Our CEO continued his visit to Tanzania, this time heading to the markets to meet more of our grant and loan recipients. If you’ve missed the earlier blogs, catch up on Part 1 and Part 2.

Today we are in Usa River, a flourishing township 30 miles east of Arusha on the Moshi road.  Usa River is hugely spread out and a long dusty road stretches as far as the eye can see. Scattered dwellings are thrown together on both sides with acacia trees bringing spasmodic shade. Squatting beside her charcoal brazier in one such oasis of shade is Veronica.

Veronica tending to her stall near the market

A recent grant recipient, whose business is grilling corn, Veronica reports a steady flow of customers during the day for whom the grilled corn provides a welcome snack.  It’s not big business, but Veronica is happy with the way it is going.  Above all, she is working, is independent and manages to look after her three children (aged 11, 8 and 3) better than before.  Too soon to know how it will develop but for now, Veronica is a happier lady!

Our Community Counsellor in Usa River is Mr Ruby. A lean, rather distinguished looking gentleman, he guides us around the various grant recipients with good humour and courtesy.  He has been unwell for some years but always makes the effort to visit his fifty or so Mondo clients.  He knows them well and they speak highly of him. Even during periods of illness he has managed his fortnightly visits.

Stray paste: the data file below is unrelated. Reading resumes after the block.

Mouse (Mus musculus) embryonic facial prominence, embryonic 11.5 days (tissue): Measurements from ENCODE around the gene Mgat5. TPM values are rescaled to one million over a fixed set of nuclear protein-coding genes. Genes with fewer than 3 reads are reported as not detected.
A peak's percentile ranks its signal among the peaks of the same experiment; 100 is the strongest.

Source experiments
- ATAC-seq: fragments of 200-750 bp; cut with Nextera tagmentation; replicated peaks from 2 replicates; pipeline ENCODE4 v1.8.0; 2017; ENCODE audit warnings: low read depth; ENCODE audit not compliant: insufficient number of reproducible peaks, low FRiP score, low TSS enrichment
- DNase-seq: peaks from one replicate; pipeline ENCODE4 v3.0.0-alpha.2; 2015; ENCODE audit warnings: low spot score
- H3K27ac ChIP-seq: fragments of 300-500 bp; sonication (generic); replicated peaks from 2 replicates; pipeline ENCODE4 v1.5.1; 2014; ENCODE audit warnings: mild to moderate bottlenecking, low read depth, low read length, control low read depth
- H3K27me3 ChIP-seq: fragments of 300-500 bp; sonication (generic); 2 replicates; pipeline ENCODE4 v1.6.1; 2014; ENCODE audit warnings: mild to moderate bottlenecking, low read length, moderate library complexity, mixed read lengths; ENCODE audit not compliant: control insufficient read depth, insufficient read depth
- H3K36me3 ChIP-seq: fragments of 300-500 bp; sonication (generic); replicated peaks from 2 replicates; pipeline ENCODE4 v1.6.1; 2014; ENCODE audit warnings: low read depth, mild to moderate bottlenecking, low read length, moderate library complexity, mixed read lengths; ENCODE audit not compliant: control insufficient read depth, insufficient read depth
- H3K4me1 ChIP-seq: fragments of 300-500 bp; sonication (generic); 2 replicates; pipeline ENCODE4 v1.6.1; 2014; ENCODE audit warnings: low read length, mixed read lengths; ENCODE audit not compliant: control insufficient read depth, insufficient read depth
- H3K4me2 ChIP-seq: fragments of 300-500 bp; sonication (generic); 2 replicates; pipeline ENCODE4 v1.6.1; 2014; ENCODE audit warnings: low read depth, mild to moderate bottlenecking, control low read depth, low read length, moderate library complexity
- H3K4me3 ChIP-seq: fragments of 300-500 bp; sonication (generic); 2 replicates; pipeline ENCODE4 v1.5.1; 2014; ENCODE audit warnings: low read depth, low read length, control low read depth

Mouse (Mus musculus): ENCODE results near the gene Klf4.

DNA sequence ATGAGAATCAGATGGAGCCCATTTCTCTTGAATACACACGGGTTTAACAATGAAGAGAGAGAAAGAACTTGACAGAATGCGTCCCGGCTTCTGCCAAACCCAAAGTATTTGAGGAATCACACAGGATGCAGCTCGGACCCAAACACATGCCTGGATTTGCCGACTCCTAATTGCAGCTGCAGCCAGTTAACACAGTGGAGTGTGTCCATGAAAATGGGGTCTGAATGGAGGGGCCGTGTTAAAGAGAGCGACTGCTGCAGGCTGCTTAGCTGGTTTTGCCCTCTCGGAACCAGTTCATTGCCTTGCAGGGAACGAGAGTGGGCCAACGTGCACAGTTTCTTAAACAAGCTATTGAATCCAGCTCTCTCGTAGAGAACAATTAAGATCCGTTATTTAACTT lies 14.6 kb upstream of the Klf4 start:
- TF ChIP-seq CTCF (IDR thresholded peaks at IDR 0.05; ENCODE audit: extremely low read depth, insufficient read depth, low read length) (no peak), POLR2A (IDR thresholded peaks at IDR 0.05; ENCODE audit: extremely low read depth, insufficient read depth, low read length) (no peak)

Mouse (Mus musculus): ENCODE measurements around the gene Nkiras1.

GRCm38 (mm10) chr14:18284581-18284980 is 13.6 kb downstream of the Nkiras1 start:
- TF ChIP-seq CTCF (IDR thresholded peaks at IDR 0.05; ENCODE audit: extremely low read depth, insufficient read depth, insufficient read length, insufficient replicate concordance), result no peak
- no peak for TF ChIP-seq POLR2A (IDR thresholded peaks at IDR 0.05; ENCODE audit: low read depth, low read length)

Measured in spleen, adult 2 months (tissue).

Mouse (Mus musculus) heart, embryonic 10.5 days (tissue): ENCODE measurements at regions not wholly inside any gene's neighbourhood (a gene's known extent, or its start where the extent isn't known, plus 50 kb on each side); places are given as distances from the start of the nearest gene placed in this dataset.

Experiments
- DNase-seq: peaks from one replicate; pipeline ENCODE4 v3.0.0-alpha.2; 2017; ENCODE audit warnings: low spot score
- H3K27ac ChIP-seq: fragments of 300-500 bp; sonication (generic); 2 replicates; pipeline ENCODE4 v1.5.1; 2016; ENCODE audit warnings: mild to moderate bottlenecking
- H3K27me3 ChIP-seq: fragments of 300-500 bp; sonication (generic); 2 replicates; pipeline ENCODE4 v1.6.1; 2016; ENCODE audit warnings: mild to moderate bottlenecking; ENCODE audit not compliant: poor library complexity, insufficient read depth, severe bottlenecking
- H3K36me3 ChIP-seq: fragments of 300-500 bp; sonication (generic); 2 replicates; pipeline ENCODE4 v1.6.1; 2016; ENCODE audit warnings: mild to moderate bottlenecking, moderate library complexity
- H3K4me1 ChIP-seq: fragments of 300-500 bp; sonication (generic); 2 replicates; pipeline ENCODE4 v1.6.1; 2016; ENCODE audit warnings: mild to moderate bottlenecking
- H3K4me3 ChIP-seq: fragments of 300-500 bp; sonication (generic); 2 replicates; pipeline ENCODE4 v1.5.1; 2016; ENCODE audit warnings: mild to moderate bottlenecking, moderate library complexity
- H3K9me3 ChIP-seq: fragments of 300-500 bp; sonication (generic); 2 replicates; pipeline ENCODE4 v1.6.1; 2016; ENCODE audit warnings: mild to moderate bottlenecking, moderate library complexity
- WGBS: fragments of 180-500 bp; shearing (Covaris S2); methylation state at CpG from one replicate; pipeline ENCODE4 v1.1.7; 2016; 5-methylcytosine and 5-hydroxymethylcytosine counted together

Me with Ruby and Erneth after a long days work!

This is a strongly agricultural area and most of our small businesses are selling vegetables of one kind or another.  One of our original recipients, Asha, sells potatoes and has built her business up very impressively, selling to three large markets in the region.  She started with £100 of stock and later borrowed £200 to invest in her own production.  She now employs two other ladies.

A complete contrast was the hairdressing salon we visited in a small side street.  It is run by Rachel, whose grant of £100 we authorised six months ago.  Rachel has converted a smallish room into an attractive salon, with two driers and a welcoming waiting area.  I liked the way she had decorated the walls with pictures of varied hairstyles.  Whilst normal in UK, few salons in Tanzania seem to bother with these important accessories.

Rachel’s salon in Usa River

Mr Ruby took us to see several other recipients and we ended at a Mama Lishe, a home based cafe, which Ernuda was preparing rice and beans for her clientele. Her daughter, Mary, has just finished a degree at university in Dar es Salaam.  This would have been inconceivable a few years ago, before our small business grants started.  While looking for a job, Mary helps her mother and they are thinking of ways to expand their operation.  As ever Mr Ruby will be guiding them.  Our Community Counsellors are what makes the difference between pure sustainability and real growth, creating long lasting businesses that can pass to the family if the original recipient is ill, or dies, as some sadly do.

On return to Arusha, we interviewed two candidates for the Liaison Officer post.  One might be a possible.  This is a key role as we develop the programme.

If you’ve enjoyed this, check out the next chapter!